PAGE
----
Alejandra "Ali" Campoverdi is running for congress in California's 34th district. She's a graduate of Harvard's Kennedy School of Government and a former White House staffer. Ali also modeled for Maxim in 2004. Some can't reconcile her obvious qualifications for public office with the fact she posed for our cameras.
Ali thinks that's bullshit and we agree.
Writing in Cosmopolitan, Ali addressed this issue, which first came up shortly after she joined the White House staff in 2009. Just a week into her job, her Maxim photos were grabbed by gossip sites and she was slammed. Snarky bloggers clearly thought this "White House Maxim Model" didn't deserve her new and respectable position. She had, she writes, "been reduced to a stereotype." But that didn't stop her:
After crying for a week, I put my head down and worked even harder. The only thing that ever got me anywhere was working hard, showing up when I said I would or earlier, and doing more than just the job I was hired to do. And that’s what I did for my next four years at the White House.
Now, eight years later, as I run for Congress, I understand a lot more about the systemic sexism in politics than the young woman who beat herself up and took all the shaming so personally. Yet when I recently found myself forced to answer questions about Maxim by a reputable newspaper in my official announcement for Congress, I knew I had to speak out about this double standard. Enough already.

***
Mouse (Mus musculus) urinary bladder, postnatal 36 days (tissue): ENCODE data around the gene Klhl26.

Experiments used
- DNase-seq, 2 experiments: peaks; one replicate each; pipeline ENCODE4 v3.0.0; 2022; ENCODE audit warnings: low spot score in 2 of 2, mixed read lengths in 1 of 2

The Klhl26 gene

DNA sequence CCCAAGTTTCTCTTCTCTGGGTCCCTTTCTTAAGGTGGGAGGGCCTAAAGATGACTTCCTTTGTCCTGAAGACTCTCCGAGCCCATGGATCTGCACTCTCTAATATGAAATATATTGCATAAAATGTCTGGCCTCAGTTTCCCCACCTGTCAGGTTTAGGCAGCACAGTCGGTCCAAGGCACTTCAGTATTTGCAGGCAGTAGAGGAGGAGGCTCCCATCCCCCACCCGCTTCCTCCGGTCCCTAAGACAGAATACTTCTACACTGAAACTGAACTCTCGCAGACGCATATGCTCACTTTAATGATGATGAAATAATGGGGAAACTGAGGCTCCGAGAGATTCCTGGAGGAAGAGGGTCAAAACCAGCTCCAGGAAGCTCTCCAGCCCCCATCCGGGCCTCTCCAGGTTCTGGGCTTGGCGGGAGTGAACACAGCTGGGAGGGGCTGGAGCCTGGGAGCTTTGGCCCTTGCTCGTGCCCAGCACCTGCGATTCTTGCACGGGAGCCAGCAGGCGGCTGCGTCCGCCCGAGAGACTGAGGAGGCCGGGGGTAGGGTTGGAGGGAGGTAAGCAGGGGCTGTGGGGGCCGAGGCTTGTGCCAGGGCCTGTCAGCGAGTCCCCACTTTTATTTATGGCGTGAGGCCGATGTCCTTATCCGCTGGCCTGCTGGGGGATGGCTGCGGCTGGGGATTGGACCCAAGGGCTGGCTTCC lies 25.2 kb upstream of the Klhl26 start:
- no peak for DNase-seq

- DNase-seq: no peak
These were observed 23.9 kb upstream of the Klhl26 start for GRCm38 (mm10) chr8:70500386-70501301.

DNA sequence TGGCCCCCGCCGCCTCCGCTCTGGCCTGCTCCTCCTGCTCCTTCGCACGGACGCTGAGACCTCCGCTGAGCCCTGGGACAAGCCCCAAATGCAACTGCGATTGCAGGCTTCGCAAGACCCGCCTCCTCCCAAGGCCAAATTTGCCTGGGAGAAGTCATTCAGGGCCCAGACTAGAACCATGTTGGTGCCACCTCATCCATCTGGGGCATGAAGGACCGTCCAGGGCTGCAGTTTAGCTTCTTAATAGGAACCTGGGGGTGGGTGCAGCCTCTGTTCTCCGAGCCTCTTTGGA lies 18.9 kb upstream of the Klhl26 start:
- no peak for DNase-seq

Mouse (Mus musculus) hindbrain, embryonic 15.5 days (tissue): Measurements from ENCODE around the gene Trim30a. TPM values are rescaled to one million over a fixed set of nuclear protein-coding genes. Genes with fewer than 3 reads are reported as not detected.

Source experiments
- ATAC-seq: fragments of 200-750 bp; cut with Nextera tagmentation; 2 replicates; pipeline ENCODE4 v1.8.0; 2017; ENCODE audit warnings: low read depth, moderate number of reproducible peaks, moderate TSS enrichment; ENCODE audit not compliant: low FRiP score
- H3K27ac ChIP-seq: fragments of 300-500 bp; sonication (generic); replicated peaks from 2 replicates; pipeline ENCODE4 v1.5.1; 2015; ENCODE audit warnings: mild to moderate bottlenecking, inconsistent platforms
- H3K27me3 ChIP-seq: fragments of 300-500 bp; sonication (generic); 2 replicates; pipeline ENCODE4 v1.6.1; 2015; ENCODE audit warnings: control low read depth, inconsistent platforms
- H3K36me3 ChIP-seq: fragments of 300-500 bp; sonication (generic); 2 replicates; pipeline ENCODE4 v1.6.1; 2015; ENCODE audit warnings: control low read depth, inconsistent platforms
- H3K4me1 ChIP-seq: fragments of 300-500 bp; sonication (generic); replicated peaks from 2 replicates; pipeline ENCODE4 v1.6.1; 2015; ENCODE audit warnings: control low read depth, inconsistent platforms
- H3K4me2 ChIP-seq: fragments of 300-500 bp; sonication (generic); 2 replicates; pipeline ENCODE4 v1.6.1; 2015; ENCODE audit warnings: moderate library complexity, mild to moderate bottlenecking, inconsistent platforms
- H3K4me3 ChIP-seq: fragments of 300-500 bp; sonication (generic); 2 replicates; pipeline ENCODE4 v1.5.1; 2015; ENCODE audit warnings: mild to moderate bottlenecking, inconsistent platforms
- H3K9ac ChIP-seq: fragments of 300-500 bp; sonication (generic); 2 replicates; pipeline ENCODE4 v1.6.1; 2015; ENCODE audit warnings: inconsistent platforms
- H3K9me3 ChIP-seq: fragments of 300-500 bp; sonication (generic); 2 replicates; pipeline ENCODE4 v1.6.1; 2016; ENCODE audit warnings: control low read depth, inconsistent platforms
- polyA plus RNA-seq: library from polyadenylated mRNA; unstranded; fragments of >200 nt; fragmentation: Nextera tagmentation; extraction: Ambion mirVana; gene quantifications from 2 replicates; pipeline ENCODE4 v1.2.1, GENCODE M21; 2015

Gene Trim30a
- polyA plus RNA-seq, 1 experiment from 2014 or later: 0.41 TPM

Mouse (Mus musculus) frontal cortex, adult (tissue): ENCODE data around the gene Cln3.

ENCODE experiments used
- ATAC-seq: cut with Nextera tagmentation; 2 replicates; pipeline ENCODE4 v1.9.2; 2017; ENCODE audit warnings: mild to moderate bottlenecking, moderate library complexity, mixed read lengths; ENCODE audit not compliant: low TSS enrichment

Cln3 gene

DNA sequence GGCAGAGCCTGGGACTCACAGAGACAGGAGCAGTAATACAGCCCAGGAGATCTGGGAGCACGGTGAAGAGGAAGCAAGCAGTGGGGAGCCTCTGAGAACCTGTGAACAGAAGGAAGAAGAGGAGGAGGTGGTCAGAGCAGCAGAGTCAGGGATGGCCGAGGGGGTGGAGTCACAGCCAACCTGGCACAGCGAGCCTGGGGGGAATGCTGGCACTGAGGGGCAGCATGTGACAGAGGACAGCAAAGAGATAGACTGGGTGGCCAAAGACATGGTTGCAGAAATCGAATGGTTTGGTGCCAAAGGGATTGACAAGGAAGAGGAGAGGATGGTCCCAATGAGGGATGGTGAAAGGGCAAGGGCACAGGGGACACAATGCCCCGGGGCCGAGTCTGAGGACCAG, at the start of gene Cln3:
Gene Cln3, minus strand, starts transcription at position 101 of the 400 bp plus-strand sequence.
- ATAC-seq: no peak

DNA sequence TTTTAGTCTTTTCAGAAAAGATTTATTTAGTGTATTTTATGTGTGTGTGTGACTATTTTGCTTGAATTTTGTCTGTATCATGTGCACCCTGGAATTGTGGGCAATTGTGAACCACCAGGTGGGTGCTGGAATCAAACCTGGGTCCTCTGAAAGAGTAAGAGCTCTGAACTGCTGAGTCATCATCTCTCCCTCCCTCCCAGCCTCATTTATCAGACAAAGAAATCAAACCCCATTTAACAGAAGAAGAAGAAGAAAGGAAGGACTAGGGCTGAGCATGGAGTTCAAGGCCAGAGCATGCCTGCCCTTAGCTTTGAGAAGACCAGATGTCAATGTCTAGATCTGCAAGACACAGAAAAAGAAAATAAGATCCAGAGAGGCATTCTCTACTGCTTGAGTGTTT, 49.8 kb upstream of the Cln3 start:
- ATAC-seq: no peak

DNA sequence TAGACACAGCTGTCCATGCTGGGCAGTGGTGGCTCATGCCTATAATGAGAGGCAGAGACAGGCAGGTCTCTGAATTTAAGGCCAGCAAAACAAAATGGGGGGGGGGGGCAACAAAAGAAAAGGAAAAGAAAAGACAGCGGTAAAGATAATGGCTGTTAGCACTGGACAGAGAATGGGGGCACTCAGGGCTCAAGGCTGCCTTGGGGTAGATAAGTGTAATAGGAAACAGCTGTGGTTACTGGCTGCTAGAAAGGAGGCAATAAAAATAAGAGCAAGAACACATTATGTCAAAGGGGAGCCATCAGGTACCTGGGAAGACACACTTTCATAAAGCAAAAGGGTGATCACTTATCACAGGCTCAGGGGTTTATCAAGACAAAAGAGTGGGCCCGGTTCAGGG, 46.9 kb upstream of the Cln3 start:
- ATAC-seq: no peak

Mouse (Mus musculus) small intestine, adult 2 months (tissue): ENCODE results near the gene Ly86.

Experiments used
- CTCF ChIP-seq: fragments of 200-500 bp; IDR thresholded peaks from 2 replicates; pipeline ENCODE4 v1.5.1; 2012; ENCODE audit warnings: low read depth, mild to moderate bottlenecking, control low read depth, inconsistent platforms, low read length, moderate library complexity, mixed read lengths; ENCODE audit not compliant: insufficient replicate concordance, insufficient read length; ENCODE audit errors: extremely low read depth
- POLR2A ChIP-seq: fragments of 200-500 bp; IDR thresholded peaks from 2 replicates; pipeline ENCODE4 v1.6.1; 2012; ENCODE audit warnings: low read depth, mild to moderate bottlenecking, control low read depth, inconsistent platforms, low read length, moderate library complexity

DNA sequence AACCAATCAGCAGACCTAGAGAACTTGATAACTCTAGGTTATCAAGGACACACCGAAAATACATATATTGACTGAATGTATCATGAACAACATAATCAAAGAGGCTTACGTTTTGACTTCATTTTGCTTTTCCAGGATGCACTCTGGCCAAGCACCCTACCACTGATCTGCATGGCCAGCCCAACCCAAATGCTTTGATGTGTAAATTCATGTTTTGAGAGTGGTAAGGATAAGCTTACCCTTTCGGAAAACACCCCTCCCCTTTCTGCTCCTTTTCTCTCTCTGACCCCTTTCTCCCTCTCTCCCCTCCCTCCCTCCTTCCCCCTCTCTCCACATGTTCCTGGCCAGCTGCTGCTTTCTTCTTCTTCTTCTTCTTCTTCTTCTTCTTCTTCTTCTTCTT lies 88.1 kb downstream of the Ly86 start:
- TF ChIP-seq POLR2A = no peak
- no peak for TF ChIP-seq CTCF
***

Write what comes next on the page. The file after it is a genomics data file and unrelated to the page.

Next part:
Ali then states a hard truth—that women should not be expected to "choose between being intelligent and being feminine."
"Female sexuality and intelligence," she writes, "are not inversely related."
Ali goes on to say she's proud of "the mosaic of experiences" that made her who she is today. Later in her essay she makes note of the fact that from now on, women "will have grown up in the digital age where, unless she sat in a turtleneck at home for all her teens, she will have pictures readily available online that can be used to shame her."
If women let that fact intimidate them into never speaking out, according to Ali, society will be missing out "on talented, transformational women leaders in every public-facing field."
Ali Campoverdi faces off against 22 other candidates in her district's April 4th primary election. That's a lot of competition, but we know who we're pulling for.
Many women have posed for Maxim's cameras, and we're sure she won't be the first to go on and make a big difference in the world.